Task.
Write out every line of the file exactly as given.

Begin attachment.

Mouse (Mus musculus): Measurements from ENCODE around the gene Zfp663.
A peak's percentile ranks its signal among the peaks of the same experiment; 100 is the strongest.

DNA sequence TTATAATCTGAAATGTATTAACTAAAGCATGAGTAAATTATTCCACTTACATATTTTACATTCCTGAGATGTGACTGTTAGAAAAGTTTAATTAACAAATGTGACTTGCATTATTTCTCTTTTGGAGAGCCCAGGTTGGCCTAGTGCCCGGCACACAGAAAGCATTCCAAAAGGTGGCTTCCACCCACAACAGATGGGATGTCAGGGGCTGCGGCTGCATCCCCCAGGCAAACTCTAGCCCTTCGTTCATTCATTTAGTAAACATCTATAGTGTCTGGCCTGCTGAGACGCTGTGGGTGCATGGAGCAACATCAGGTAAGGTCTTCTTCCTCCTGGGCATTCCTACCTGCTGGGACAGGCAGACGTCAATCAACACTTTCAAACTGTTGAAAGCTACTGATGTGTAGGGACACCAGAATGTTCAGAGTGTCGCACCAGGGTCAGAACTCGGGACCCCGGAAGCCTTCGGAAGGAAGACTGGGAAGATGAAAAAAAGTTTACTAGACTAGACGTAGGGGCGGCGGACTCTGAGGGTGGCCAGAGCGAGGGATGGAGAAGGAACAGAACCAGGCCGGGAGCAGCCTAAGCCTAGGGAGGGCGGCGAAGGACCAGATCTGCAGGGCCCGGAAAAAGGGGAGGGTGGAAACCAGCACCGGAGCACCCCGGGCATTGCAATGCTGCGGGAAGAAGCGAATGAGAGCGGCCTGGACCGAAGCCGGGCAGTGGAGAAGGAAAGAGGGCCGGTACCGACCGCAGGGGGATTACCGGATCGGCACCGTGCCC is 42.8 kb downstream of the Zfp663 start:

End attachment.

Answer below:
Mouse (Mus musculus): Measurements from ENCODE around the gene Zfp663.
A peak's percentile ranks its signal among the peaks of the same experiment; 100 is the strongest.

DNA sequence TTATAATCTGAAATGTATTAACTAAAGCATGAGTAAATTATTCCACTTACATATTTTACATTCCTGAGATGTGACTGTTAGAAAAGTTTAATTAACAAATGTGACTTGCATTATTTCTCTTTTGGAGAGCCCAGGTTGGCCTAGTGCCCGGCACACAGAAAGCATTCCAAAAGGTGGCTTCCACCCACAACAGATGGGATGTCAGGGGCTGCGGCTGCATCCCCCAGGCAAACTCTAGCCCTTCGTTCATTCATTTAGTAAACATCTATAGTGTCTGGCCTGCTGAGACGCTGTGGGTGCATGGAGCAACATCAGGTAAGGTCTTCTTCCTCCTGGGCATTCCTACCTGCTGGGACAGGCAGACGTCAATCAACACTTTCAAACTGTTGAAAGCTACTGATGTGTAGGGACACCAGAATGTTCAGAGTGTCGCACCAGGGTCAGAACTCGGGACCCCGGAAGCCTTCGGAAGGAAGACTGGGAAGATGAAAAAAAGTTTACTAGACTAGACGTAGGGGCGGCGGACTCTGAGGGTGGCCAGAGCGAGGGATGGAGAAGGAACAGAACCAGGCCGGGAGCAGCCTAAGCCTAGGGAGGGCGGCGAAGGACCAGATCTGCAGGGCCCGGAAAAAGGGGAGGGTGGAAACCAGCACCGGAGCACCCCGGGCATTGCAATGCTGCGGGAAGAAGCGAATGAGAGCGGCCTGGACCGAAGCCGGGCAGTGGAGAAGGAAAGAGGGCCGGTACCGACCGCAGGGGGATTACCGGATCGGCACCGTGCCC is 42.8 kb downstream of the Zfp663 start: